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How to respond to God’s infinite love

With the latest edition of the Denver Catholic magazine, I am completing the telling of our story as children of God the Father. You might recall that the past two issues (read here and here) have covered how God brought us into existence as the peak of Creation, how we were taken hostage by evil and sin when Adam and Eve fell from grace, and finally, how the Father responded to our plight by sending his son into the world to rescue us through his death and resurrection. This column’s focus is the final chapter: how should we respond to what God has done for us?

This part of our story continually unfolds as we live our lives. We add to this narrative with each decision we make and with each day that passes. The Kingdom of God and our role in it is woven into this story, too. When we talk about the Kingdom of God, it’s helpful to realize that it is a kingdom that is unfolding in history and will only reach its final form at the end of time. It is what theologians have called the “already and not yet” reality of the Kingdom of God.

The Catechism describes this dual reality as follows: “By a discernment according to the Spirit, Christians have to distinguish between the growth of the Reign of God and the progress of the culture and society in which they are involved. This distinction is not a separation. Man’s vocation to eternal life does not suppress, but actually reinforces, his duty to put into action in this world the energies and means received from the Creator to serve justice and peace” (CCC, 2820).

The famous Christian author C.S. Lewis uses a vivid analogy to describe how we can locate ourselves within the timeline of our unfolding story. “Enemy-occupied territory—that is what this world is. Christianity is the story of how the rightful king has landed, you might say landed in disguise, and is calling us all to take part in a great campaign of sabotage.” (Mere Christianity).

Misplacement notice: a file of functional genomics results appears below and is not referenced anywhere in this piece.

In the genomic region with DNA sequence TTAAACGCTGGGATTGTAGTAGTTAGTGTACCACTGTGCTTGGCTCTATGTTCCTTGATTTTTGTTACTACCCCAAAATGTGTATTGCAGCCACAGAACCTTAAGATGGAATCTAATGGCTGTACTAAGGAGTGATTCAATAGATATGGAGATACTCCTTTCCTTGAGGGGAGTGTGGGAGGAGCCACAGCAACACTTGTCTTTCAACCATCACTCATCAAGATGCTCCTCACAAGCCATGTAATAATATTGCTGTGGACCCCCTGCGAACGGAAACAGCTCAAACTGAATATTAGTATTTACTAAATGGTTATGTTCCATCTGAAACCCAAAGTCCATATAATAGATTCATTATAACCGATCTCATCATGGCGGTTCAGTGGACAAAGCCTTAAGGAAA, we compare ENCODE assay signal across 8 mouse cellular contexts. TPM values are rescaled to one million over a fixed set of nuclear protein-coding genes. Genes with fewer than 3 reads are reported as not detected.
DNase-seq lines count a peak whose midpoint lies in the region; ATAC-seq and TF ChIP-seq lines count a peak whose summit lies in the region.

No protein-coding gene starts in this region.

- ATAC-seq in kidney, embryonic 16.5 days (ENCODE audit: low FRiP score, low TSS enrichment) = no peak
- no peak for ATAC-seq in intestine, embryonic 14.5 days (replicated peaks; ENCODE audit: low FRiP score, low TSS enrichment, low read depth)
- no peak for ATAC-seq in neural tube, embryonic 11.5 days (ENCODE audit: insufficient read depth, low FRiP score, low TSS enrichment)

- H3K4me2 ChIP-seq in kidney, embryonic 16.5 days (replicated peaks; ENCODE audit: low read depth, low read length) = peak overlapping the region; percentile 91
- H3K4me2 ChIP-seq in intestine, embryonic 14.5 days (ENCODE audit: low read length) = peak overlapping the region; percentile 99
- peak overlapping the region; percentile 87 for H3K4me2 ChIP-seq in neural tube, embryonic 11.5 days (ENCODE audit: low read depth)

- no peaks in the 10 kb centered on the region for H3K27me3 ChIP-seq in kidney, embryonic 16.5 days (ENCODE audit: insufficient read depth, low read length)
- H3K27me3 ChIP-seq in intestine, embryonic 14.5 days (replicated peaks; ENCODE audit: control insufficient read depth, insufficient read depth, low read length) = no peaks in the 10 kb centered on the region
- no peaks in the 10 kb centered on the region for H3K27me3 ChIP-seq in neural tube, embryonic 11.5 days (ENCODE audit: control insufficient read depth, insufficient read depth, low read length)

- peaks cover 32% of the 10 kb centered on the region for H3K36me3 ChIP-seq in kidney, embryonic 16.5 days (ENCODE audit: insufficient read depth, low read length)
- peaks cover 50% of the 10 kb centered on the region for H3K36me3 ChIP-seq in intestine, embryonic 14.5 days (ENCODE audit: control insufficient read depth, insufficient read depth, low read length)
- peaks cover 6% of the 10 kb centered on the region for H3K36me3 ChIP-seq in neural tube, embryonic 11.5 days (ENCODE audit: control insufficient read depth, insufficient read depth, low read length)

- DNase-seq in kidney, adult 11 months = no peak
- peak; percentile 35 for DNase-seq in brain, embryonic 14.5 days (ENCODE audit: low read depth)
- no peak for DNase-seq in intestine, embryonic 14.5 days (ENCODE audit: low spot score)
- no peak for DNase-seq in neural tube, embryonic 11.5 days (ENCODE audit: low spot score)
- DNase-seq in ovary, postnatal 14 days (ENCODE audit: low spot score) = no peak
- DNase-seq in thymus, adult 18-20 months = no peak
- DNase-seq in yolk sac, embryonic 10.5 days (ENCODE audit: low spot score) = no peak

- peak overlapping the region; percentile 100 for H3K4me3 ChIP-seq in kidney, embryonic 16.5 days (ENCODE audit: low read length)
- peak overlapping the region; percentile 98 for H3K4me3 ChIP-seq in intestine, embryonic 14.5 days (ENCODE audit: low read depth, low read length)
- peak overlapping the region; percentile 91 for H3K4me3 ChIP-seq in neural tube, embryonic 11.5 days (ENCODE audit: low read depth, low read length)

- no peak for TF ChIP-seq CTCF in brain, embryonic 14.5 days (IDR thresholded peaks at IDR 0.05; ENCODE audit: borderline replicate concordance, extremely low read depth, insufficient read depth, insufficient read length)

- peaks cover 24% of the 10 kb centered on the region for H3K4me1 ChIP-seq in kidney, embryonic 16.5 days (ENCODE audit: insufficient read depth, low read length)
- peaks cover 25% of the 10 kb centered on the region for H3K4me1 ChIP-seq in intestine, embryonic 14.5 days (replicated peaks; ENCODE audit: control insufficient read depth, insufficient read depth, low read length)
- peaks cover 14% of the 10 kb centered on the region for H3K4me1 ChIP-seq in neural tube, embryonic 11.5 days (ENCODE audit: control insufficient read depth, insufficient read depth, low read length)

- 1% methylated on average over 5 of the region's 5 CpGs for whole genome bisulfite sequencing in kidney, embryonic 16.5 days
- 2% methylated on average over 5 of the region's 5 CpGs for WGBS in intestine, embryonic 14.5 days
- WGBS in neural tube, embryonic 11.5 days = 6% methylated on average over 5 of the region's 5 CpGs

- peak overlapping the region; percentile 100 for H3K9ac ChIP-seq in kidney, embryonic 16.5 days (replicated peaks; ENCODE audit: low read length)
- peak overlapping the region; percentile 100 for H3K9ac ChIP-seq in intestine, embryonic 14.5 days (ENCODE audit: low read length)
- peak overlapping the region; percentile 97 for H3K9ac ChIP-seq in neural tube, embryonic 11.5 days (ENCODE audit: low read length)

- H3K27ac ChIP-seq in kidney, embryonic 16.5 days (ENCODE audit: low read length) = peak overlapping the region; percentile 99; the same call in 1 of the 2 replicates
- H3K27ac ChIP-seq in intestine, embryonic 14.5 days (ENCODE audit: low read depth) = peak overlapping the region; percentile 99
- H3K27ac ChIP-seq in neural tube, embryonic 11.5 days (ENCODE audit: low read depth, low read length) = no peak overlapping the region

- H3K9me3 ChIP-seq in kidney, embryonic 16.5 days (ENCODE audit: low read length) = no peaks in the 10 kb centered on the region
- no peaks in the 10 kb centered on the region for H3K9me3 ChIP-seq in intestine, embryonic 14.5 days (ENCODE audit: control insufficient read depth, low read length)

So how can we respond to all that God has done for us? How can we engage in sabotage against the Evil One? We do this by knowing what the landscape around us looks like, where we are headed – to the Kingdom of God – and how to get there. 

In terms of where we are, the Church is catching up to the fact that the culture has become post-Christian. Many of our institutions and structures are operating using old maps that have features on them that have been wiped out by the rising secular tides. That is why Pope Francis joined his recent predecessors in calling for a “‘missionary option,’ that is, a missionary impulse capable of transforming everything, so that the Church’s customs, ways of doing things, times and schedules, language and structures can be suitably channeled for the evangelization of today’s world rather than for her self-preservation” (Evangelii Gaudium, 27).

Most of us have grown up in a Church that is built around maintaining its institutional presence and to a degree relying on the surrounding culture to transmit Christian values, so this shift is uncomfortable and unfamiliar. It’s also difficult because God’s plan is never fully laid out in front of us. But the wonderful thing about adopting a missionary orientation is that it creates greater room for faith, trust and the action of the Holy Spirit.